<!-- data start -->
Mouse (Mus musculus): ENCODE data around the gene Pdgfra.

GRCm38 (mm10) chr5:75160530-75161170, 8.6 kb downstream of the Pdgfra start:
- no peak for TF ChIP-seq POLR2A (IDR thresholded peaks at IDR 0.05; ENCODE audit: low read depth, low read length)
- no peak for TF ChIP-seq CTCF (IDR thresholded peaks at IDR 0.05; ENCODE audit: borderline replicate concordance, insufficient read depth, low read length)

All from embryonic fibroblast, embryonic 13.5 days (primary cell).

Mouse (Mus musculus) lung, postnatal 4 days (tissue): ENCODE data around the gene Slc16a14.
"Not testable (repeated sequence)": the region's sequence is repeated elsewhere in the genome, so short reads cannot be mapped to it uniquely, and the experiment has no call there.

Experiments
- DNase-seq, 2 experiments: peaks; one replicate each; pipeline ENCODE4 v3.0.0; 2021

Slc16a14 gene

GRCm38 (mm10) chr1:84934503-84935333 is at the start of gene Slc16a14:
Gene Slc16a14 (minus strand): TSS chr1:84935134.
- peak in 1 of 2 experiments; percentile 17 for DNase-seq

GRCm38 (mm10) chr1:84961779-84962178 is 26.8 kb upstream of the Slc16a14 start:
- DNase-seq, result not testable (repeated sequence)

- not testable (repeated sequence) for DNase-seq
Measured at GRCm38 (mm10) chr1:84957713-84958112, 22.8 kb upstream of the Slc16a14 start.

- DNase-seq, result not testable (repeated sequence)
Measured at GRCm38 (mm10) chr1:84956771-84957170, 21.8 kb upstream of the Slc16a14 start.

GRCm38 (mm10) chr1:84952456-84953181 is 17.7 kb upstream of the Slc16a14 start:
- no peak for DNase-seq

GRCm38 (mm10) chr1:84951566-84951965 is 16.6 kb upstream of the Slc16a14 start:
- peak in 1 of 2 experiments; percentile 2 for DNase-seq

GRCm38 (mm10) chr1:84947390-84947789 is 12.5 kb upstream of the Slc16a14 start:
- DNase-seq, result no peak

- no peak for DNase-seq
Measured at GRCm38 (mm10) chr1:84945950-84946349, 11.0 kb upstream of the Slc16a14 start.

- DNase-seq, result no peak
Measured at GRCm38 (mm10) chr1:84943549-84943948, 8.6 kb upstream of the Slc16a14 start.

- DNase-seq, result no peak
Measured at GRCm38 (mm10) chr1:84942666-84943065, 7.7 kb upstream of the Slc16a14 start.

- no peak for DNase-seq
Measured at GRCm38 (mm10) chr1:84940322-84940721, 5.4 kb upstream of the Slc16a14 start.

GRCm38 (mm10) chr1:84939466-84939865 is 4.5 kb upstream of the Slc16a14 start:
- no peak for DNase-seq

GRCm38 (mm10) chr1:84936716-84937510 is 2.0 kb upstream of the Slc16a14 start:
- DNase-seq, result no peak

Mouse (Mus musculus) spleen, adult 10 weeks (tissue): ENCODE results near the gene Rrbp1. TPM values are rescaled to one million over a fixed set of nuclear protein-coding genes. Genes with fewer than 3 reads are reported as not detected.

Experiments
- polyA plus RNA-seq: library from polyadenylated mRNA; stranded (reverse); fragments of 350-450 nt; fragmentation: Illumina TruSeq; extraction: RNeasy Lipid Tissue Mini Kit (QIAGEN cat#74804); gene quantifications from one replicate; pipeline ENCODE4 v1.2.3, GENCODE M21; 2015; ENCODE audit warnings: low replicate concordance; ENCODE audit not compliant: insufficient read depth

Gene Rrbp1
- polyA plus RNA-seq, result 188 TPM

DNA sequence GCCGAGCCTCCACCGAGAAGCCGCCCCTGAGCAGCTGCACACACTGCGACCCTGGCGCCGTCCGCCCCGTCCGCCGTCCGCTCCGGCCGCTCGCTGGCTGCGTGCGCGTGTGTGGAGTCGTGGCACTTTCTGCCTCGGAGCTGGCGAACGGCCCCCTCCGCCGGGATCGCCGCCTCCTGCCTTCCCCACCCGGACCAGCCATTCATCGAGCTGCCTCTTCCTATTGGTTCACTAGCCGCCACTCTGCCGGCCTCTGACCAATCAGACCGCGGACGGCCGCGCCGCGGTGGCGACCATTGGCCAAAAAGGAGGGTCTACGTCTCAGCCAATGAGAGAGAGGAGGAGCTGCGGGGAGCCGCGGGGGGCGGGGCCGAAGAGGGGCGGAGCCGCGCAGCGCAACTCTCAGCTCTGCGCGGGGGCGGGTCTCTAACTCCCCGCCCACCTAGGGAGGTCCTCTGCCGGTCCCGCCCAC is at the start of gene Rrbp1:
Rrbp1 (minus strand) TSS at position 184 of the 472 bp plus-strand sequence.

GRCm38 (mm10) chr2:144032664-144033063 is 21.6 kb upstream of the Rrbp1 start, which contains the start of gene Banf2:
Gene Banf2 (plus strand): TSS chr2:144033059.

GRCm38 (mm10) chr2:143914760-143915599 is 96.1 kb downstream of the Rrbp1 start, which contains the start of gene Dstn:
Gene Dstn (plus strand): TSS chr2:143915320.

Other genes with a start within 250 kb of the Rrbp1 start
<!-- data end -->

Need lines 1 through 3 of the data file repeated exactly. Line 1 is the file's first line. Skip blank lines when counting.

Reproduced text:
Mouse (Mus musculus): ENCODE data around the gene Pdgfra.

GRCm38 (mm10) chr5:75160530-75161170, 8.6 kb downstream of the Pdgfra start:
- no peak for TF ChIP-seq POLR2A (IDR thresholded peaks at IDR 0.05; ENCODE audit: low read depth, low read length)